And the scary thing is it works. It works so well, in fact, that it allows us to move forward to the point where every once in a great while we get to look back at what we've used and see the foundation of some of those previous hypotheses and are able to say once and for all that they are true. It's almost fashionably Zen: sometimes you have to move forward in order to understand how you were able to do so.


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deludedgod wrote:Nothing

deludedgod wrote:

Nothing pisses me off more than people who fuck up with Godel's theorem. It's potential for abuse is astonishing, from theists who argue they don't have to prove their assertions because of GI theorem, to postmodernists who argue that reality cannot be known, based on GI theorem.

But all assertions like that are annoying. "Science can never prove anything 100%, so we should just give up" is such a lazy, garbage answer to working things out. Oh, we can't know EVERYTHING (as inspector mustard points out, that's the way Gödel is reasonably interpreted) so it's all so hopeless! C'mon.

What is it with people (and here, I'm not actually talking about Cpt_Pineapple, who seemed disappointed with the implication that Gödel would spoil the party) with needing a reason to stop trying to understand things? Is it because science is hard?

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 Hawking's conclusion is in

 Hawking's conclusion is in line with what inspectormustard said, and kind-of with what I said. The theory of everything is actually just a unifying of forces through equations. Perfectionistic positivism with regards to simple-looking equations may not be possible (who knows?) but if you want to study the equations to know "God", they're right there. You can probably pick up a physics textbook with modern physics in it at your local library.

Even if we do end up with elegant "E=mc2" equations, what does that tell you about a supernatural entity? It certainly tells you a lot about the natural world, but the natural world doesn't necessarily apply to a supernatural creature that doesn't need to adhere to natural rules.

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Calling the universe a

Calling the universe a "giant comupeter" is just as anthropromorphic as calling it a brain.

My laymen's understanding of "Quantum theory" is that it amounts to severe number crunching.

I am fine with that. But computers and programs have builders and writers. We know from science that complexity can come from simplicity and doesn't need a builder or a writer. Calling the universe a computer or a program is defaulting to complexity, which begs the question, what created that complexity, ect ect ect.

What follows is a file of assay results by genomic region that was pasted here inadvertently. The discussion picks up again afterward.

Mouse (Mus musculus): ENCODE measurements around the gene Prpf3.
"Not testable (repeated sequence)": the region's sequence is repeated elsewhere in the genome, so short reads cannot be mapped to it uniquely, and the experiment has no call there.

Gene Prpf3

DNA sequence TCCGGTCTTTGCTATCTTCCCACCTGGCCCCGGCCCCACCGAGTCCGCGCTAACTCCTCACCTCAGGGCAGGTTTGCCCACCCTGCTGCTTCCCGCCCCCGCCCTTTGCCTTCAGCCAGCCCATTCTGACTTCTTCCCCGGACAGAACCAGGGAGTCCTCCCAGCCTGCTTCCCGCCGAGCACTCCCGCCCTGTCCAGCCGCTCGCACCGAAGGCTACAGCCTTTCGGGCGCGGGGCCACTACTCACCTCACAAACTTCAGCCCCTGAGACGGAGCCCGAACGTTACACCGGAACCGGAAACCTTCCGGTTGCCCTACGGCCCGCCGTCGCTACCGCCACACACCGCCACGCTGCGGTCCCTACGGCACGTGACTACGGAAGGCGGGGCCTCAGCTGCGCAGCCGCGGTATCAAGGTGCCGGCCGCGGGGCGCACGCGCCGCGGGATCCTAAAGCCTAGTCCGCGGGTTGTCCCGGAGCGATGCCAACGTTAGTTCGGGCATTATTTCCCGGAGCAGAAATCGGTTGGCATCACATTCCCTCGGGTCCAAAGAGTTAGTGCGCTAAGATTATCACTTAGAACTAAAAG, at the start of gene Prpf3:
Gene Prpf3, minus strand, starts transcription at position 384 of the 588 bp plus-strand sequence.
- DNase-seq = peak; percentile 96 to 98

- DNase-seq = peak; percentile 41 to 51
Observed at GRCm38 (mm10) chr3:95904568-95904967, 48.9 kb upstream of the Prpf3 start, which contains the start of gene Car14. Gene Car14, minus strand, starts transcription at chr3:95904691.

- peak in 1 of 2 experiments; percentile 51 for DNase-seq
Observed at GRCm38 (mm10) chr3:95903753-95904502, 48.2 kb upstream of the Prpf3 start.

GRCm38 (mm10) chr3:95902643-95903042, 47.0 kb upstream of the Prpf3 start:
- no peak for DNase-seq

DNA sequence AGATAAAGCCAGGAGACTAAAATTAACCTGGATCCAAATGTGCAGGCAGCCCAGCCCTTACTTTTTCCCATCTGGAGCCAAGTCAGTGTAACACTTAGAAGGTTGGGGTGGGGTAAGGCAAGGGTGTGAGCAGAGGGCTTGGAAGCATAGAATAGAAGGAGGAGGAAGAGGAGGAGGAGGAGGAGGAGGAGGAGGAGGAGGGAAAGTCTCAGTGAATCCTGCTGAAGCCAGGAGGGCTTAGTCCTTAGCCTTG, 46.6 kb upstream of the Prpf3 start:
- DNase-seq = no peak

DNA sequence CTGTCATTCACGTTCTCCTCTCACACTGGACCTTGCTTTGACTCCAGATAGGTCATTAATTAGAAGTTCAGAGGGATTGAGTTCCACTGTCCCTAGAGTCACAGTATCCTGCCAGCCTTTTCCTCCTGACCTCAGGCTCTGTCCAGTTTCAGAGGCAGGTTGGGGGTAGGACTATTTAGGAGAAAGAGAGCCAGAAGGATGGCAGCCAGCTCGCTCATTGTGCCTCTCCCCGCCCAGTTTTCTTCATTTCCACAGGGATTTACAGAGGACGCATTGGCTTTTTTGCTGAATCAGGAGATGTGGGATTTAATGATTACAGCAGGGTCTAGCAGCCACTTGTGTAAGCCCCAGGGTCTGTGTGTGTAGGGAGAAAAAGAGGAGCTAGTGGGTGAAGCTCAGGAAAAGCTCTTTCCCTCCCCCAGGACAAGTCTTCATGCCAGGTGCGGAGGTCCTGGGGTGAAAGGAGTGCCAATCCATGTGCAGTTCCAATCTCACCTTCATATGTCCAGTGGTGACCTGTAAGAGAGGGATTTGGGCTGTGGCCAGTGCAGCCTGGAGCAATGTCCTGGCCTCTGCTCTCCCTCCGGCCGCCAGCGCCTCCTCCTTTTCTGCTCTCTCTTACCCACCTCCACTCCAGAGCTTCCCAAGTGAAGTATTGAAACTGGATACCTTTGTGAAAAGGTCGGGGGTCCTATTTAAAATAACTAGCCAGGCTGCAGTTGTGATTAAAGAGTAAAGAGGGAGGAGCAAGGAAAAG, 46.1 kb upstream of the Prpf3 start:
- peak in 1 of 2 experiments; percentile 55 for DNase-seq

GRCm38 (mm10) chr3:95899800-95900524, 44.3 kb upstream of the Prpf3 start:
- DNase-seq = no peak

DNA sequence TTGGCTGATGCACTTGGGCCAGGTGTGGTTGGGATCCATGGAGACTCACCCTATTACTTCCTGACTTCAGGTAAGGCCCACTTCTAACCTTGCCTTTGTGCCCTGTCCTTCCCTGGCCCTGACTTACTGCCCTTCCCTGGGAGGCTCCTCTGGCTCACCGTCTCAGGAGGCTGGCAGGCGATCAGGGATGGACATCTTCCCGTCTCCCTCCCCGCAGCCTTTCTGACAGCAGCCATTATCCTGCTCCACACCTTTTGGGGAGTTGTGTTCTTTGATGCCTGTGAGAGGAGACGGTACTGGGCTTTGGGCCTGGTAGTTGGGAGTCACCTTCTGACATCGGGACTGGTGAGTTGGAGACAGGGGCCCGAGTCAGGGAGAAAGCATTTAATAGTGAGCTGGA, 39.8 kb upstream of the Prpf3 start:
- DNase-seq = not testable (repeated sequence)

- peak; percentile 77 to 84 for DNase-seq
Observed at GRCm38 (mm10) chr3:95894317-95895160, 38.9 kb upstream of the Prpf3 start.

Maybe I am arguing sematics here. But I do get a lip twitch when people make claims about "ultimate answers" instead of accepting that they are merely in AWE of what we know now while pondering what we might or might not discover.

I don't think quantum theory should be projected like theism does with deities as having a purpose. Computers have a purpose made by people who designed them and wrote the programs for them. The universe wasn't kicked started like humans kick started computers.

The analogy Cpt  calling it a computer seems woefully inadquate to describe the universe.

 

 

 

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Brian37 wrote:Calling the

Brian37 wrote:

Calling the universe a "giant comupeter" is just as anthropromorphic as calling it a brain.

It also breaks down pretty quickly, like calling the internet an "information superhighway". The idea of a computer that computes itself removes the necessity for the idea of a computer.

Now, if we're speaking in purely information terms, and viewing the universe as producing information is a method of discourse, that's fine. But it hardly gives the entire universe "computing" status, since the universe would be its own simultaneous input and output.

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I never said we'll never

I never said we'll never reach TOE.

 

I wrote:

Now, it could just be that our mathematics is just too primitive and hence we cannot solve the equations necessary to complete String Theory.

 

I left the possibility open, with advancements in mathematics. As Newton developed calculus to describe motion and such. ( Interestingly Leibnez was also working on the same stuff Newton at about the same time and accusations of plagerizim surfaced.)


 


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HisWillness wrote:Brian37

HisWillness wrote:

Brian37 wrote:

Calling the universe a "giant comupeter" is just as anthropromorphic as calling it a brain.

It also breaks down pretty quickly, like calling the internet an "information superhighway". The idea of a computer that computes itself removes the necessity for the idea of a computer.

Now, if we're speaking in purely information terms, and viewing the universe as producing information is a method of discourse, that's fine. But it hardly gives the entire universe "computing" status, since the universe would be its own simultaneous input and output.

Ultimately what Seth Lloyd argues is that the universe operates fundamentally on the same principles we use in our quantum computer research. His argument is that this makes the universe an information processing system, in the same way that evolution is an information processing system. His basic assertion (and it is only an assertion at this point) is that information processing is on par with physics as an underlying process in the universe.

All this is, as I stated, pure speculation. Kinda cool, kinda kooky, and definitely nothing more than something to discuss when really, really high. The implications are drastic, and so the assertions should be treated as outlandish.